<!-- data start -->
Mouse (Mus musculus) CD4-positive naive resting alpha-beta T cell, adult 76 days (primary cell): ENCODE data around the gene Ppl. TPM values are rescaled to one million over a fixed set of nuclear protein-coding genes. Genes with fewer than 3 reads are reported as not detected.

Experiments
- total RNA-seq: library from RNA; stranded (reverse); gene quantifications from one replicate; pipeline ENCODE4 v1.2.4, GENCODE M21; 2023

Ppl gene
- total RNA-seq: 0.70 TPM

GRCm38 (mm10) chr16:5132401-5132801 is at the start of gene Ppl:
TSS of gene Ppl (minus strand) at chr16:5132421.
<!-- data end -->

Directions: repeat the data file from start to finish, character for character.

Mouse (Mus musculus) CD4-positive naive resting alpha-beta T cell, adult 76 days (primary cell): ENCODE data around the gene Ppl. TPM values are rescaled to one million over a fixed set of nuclear protein-coding genes. Genes with fewer than 3 reads are reported as not detected.

Experiments
- total RNA-seq: library from RNA; stranded (reverse); gene quantifications from one replicate; pipeline ENCODE4 v1.2.4, GENCODE M21; 2023

Ppl gene
- total RNA-seq: 0.70 TPM

GRCm38 (mm10) chr16:5132401-5132801 is at the start of gene Ppl:
TSS of gene Ppl (minus strand) at chr16:5132421.